If tourists in St. Petersburg opt for a boat trip along the city’s rivers and canals, as my wife and I did last month, their attention is drawn to a warning notice on their craft.
It reads: ‘St. Petersburg has 500 bridges, you have only one head.’
The fascinating city presents photo opportunities at every turn, and the tourist who pops up and down incessantly, places himself in grave danger from the bridges overhead.
Anyone sustaining an injury in those circumstances might feel like the late President Ronald Reagan. When in hospital after a failed assassination attempt, Reagan joked with his wife, saying, “Honey, I forgot to duck.”
Let me introduce you to a Christian leader who refused to duck. James Guthrie was born into considerable affluence in Angus, Scotland, in the seventeenth century, but when a student at St. Andrews’s University, he espoused Presbyterianism - a choice which placed him in conflict with the political and religious leaders of the time.
Feeling called to the ministry, he spent many years as minister in Stirling, becoming a fearless advocate of Presbyterian principles. Central to those principles is the conviction that Christ alone is head of the church and not any earthly ruler. He met with Oliver Cromwell several times, pleading unsuccessfully for legal support for Presbyterian worshippers. Yet he left an abiding impression on the Lord Protector, who famously described him as, ‘the short man who could not bow.’
When Charles II became King after the Restoration, a fresh attempt was made to impose Anglicanism - with the King as head of the church - upon a reluctant Scotland. Guthrie and his friends again pleaded for legal protection, but Guthrie was soon arrested for his pains, and was sentenced to death. On the scaffold, he said: “I durst not redeem my life with the loss of my integrity. I did judge it better to suffer than to sin.”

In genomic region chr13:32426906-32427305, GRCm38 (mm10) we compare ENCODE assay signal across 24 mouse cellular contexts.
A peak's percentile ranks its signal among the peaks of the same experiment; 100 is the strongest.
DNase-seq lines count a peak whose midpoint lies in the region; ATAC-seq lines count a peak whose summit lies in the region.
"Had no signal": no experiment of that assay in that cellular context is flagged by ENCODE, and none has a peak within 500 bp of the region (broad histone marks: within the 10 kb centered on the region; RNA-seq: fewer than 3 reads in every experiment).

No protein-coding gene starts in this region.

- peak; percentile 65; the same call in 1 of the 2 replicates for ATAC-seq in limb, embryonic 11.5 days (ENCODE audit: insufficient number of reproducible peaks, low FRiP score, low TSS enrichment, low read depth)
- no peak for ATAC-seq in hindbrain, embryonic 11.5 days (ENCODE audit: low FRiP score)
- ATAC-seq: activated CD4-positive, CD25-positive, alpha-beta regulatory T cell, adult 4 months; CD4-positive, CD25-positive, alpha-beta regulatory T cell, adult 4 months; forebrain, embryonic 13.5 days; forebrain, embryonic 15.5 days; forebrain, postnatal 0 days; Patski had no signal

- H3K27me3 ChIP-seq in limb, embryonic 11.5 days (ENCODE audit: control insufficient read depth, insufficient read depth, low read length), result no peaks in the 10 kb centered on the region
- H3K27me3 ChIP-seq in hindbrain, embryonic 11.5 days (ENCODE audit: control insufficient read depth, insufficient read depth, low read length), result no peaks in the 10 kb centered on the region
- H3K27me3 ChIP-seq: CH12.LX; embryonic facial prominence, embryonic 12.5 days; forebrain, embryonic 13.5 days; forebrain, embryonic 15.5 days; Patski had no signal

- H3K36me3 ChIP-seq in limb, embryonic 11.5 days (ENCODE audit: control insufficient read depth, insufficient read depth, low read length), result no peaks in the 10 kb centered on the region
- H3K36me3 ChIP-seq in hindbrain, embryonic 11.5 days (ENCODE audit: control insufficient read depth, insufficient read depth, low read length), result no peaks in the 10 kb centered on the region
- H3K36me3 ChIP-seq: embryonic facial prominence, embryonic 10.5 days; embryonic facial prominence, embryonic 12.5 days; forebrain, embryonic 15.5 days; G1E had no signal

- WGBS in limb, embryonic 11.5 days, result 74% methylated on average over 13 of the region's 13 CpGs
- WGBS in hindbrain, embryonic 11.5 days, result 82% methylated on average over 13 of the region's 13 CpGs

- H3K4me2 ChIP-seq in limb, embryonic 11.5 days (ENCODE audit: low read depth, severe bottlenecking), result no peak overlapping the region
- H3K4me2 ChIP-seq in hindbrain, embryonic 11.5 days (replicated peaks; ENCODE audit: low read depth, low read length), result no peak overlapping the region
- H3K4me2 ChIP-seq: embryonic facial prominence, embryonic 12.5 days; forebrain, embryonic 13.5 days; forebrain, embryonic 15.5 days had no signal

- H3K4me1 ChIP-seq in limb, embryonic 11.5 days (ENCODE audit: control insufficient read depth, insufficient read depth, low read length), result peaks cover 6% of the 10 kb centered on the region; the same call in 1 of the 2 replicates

Those who knew Guthrie best knew that he was a man to stand by his principles, and, if necessary, to suffer for them. At one point, a Mr. Rollock, minister of Perth , reminded Guthrie of a Scottish proverb, ‘Jouk (duck) that the wave may go over you’, and asked, “Will you jouk a little, Mr. Guthrie?”
Gravely James Guthrie made his reply: “There is no jouking in the cause of Christ.”
Jesus told a parable about a sower, and the kind of soils in which God’s word is sown. He talked about seed sown on rocky places. The seed of God’s word was received with joy, and prospered for a while.
But, said Jesus, ‘when trouble or persecution comes because of the word , they quickly fall away.’(Mark 4; 17). Guthrie was not of that sort. In his own way he followed the example of Martin Luther who famously said, ‘Here I stand, I can do no other’.